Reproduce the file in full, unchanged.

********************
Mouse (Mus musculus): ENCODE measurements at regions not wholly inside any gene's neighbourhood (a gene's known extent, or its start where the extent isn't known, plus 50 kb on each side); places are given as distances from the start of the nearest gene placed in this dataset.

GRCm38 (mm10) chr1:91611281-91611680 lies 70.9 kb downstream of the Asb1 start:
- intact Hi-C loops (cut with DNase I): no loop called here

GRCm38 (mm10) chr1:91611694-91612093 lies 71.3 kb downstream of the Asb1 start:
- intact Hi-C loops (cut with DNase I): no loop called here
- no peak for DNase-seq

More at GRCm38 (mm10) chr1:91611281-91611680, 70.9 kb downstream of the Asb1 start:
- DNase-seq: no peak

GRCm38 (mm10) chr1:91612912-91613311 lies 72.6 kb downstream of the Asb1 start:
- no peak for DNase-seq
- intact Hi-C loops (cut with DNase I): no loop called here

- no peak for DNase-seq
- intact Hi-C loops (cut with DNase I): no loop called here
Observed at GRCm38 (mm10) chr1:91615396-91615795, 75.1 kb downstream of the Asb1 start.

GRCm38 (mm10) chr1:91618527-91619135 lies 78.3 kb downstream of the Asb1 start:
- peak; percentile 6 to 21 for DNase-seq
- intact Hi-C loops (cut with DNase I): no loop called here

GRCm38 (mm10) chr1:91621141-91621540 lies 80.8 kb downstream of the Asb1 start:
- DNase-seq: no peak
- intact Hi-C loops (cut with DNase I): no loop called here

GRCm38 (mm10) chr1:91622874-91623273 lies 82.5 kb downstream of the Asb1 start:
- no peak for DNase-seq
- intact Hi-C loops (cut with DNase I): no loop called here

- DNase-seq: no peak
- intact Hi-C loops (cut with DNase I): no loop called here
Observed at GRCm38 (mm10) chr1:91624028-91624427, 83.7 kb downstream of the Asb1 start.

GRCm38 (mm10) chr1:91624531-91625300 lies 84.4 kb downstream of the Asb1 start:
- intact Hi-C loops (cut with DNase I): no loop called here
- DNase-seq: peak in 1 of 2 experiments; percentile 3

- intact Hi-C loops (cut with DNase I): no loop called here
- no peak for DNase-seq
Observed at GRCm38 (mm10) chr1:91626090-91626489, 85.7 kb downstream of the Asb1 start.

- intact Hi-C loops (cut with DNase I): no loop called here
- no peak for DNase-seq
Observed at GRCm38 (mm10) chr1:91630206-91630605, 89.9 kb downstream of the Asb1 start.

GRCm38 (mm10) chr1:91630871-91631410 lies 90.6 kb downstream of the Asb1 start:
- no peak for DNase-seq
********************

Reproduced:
Mouse (Mus musculus): ENCODE measurements at regions not wholly inside any gene's neighbourhood (a gene's known extent, or its start where the extent isn't known, plus 50 kb on each side); places are given as distances from the start of the nearest gene placed in this dataset.

GRCm38 (mm10) chr1:91611281-91611680 lies 70.9 kb downstream of the Asb1 start:
- intact Hi-C loops (cut with DNase I): no loop called here

GRCm38 (mm10) chr1:91611694-91612093 lies 71.3 kb downstream of the Asb1 start:
- intact Hi-C loops (cut with DNase I): no loop called here
- no peak for DNase-seq

More at GRCm38 (mm10) chr1:91611281-91611680, 70.9 kb downstream of the Asb1 start:
- DNase-seq: no peak

GRCm38 (mm10) chr1:91612912-91613311 lies 72.6 kb downstream of the Asb1 start:
- no peak for DNase-seq
- intact Hi-C loops (cut with DNase I): no loop called here

- no peak for DNase-seq
- intact Hi-C loops (cut with DNase I): no loop called here
Observed at GRCm38 (mm10) chr1:91615396-91615795, 75.1 kb downstream of the Asb1 start.

GRCm38 (mm10) chr1:91618527-91619135 lies 78.3 kb downstream of the Asb1 start:
- peak; percentile 6 to 21 for DNase-seq
- intact Hi-C loops (cut with DNase I): no loop called here

GRCm38 (mm10) chr1:91621141-91621540 lies 80.8 kb downstream of the Asb1 start:
- DNase-seq: no peak
- intact Hi-C loops (cut with DNase I): no loop called here

GRCm38 (mm10) chr1:91622874-91623273 lies 82.5 kb downstream of the Asb1 start:
- no peak for DNase-seq
- intact Hi-C loops (cut with DNase I): no loop called here

- DNase-seq: no peak
- intact Hi-C loops (cut with DNase I): no loop called here
Observed at GRCm38 (mm10) chr1:91624028-91624427, 83.7 kb downstream of the Asb1 start.

GRCm38 (mm10) chr1:91624531-91625300 lies 84.4 kb downstream of the Asb1 start:
- intact Hi-C loops (cut with DNase I): no loop called here
- DNase-seq: peak in 1 of 2 experiments; percentile 3

- intact Hi-C loops (cut with DNase I): no loop called here
- no peak for DNase-seq
Observed at GRCm38 (mm10) chr1:91626090-91626489, 85.7 kb downstream of the Asb1 start.

- intact Hi-C loops (cut with DNase I): no loop called here
- no peak for DNase-seq
Observed at GRCm38 (mm10) chr1:91630206-91630605, 89.9 kb downstream of the Asb1 start.

GRCm38 (mm10) chr1:91630871-91631410 lies 90.6 kb downstream of the Asb1 start:
- no peak for DNase-seq